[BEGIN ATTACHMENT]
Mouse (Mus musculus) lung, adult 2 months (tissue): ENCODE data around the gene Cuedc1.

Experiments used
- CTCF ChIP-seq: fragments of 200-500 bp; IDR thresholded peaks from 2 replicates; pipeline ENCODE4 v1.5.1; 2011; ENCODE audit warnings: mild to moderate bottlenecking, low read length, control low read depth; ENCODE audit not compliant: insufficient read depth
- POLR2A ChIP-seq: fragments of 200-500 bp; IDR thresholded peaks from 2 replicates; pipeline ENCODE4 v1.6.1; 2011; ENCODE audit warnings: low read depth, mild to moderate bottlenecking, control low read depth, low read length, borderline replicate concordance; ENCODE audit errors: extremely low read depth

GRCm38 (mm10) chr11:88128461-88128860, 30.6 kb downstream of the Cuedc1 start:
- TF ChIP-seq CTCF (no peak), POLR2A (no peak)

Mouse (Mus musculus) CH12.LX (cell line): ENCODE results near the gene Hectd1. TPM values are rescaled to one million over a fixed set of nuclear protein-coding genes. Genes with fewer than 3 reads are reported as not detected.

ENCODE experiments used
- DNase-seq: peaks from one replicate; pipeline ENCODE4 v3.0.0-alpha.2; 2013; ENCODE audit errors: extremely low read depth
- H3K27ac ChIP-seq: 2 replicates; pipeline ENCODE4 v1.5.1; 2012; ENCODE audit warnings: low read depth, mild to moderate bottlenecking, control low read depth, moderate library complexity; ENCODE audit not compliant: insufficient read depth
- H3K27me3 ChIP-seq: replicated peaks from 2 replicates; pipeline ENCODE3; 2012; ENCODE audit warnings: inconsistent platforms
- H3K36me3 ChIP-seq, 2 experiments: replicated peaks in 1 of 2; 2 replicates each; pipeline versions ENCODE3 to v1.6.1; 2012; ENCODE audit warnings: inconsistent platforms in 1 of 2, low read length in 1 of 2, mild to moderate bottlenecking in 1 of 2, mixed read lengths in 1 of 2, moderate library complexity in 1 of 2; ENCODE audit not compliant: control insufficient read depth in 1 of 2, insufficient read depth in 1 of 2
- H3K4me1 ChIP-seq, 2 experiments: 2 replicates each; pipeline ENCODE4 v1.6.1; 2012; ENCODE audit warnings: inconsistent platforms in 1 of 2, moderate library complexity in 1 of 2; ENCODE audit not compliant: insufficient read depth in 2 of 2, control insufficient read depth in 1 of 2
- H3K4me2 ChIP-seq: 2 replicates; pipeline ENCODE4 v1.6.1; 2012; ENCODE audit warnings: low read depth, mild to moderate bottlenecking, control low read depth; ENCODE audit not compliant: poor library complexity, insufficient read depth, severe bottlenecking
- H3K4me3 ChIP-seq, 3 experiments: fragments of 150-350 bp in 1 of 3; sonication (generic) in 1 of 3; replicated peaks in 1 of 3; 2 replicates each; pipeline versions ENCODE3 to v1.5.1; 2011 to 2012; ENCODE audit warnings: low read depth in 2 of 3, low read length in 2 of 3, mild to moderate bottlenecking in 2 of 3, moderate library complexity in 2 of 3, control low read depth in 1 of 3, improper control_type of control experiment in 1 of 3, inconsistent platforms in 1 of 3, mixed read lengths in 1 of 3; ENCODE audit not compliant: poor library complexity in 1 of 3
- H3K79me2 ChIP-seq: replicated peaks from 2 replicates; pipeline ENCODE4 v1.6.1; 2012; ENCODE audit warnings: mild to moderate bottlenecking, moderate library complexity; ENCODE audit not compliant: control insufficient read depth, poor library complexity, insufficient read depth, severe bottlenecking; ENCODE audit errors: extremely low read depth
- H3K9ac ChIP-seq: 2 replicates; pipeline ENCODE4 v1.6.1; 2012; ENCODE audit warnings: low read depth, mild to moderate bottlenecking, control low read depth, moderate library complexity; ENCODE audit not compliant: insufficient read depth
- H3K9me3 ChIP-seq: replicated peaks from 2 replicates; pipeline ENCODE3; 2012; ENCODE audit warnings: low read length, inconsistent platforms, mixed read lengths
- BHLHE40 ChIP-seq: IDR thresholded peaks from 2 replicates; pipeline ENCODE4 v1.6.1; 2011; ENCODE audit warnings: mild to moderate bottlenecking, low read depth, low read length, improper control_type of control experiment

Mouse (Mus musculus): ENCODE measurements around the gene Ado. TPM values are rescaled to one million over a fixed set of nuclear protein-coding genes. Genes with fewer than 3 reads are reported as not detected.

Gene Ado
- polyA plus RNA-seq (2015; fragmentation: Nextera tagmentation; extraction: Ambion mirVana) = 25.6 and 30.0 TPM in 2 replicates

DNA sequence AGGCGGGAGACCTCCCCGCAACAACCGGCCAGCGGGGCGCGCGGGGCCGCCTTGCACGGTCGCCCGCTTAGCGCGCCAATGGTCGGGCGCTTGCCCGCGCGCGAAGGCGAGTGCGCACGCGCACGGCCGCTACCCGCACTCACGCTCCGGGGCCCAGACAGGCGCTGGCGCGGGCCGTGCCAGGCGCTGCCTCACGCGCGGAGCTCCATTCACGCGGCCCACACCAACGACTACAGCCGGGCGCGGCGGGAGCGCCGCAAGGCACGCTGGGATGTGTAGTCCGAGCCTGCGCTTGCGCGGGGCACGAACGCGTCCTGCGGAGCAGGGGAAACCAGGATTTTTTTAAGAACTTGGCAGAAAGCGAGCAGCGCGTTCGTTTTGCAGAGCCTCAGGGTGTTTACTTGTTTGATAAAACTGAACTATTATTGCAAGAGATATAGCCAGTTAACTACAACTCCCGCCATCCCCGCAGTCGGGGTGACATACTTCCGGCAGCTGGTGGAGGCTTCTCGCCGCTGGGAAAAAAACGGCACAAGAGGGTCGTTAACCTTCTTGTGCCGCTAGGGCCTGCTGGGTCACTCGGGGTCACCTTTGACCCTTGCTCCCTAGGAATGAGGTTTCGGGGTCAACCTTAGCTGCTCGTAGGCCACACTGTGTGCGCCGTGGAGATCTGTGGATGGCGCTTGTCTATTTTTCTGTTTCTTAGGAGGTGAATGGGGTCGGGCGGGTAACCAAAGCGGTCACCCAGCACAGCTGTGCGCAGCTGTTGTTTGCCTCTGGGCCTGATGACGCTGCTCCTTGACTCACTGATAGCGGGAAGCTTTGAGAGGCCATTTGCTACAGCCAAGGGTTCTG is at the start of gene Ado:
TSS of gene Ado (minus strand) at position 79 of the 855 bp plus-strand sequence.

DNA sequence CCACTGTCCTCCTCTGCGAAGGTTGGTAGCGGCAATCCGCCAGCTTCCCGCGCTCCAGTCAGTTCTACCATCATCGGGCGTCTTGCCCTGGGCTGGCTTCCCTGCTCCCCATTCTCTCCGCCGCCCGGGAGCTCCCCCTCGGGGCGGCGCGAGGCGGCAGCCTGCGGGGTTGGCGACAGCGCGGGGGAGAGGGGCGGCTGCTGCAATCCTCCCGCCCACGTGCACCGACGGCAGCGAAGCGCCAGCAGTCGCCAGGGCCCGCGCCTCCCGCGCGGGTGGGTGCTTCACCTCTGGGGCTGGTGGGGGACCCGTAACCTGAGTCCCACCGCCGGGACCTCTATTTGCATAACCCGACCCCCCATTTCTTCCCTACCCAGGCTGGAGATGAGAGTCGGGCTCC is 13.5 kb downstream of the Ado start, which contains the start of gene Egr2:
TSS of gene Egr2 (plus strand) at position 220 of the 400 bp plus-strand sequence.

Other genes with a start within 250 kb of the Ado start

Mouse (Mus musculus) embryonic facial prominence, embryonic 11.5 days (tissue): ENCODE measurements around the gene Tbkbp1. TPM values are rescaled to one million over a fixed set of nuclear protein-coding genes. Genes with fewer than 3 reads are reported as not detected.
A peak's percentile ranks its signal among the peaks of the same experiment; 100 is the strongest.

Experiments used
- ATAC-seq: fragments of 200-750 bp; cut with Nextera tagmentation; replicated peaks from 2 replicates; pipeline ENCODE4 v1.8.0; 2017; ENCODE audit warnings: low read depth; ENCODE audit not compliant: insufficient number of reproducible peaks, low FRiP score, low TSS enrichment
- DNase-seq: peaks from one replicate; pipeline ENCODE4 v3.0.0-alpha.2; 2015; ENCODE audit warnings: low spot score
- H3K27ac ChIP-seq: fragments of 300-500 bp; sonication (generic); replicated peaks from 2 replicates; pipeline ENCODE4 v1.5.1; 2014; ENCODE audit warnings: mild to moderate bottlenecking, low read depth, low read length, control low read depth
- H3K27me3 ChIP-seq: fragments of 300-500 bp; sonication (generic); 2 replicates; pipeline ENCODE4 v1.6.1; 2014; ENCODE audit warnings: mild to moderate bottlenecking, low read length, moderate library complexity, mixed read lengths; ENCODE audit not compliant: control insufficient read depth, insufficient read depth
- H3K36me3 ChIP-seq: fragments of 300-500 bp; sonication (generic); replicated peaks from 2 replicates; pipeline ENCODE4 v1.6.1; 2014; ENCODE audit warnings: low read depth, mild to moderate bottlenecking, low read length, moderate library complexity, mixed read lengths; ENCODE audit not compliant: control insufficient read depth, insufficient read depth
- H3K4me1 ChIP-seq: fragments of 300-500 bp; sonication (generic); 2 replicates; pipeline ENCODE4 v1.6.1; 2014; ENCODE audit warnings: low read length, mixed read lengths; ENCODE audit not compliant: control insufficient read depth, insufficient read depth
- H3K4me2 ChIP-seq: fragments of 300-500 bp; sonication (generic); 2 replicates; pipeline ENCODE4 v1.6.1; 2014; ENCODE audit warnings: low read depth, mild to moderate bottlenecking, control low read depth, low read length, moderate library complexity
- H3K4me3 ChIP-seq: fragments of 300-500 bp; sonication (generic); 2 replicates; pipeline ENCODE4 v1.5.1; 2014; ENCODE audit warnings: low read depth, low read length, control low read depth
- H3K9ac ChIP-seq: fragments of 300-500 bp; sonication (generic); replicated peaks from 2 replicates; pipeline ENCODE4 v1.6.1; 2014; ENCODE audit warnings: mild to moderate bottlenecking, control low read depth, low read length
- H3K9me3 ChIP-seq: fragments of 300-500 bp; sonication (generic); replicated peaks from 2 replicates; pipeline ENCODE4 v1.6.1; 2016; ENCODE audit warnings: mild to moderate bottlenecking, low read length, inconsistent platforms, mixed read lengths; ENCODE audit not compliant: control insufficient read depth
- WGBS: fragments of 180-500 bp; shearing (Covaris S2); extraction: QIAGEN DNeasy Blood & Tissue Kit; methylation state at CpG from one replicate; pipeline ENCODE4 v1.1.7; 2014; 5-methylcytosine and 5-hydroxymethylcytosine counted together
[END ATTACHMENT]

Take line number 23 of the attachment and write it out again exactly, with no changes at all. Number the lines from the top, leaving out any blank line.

DNA sequence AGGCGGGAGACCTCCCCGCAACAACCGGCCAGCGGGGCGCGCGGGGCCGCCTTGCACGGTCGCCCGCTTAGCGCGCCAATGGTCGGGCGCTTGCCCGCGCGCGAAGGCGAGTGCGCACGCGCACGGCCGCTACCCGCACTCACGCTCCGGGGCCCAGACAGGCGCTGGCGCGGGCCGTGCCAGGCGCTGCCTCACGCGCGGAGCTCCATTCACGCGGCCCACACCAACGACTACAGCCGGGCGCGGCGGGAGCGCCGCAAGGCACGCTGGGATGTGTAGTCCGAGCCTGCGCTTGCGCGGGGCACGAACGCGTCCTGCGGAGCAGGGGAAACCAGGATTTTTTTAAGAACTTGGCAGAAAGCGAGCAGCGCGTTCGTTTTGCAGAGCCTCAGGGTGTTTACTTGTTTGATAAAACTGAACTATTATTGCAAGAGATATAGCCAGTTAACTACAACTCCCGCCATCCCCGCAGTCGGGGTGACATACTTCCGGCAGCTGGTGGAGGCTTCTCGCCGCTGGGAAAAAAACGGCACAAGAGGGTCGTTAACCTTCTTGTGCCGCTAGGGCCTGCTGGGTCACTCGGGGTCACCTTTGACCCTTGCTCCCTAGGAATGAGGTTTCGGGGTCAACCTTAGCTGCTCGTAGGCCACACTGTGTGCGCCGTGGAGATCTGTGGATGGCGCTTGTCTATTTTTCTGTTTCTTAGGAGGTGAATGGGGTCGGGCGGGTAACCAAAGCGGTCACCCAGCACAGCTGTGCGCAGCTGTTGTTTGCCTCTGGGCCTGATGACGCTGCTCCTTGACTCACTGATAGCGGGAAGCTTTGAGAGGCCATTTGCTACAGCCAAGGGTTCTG is at the start of gene Ado: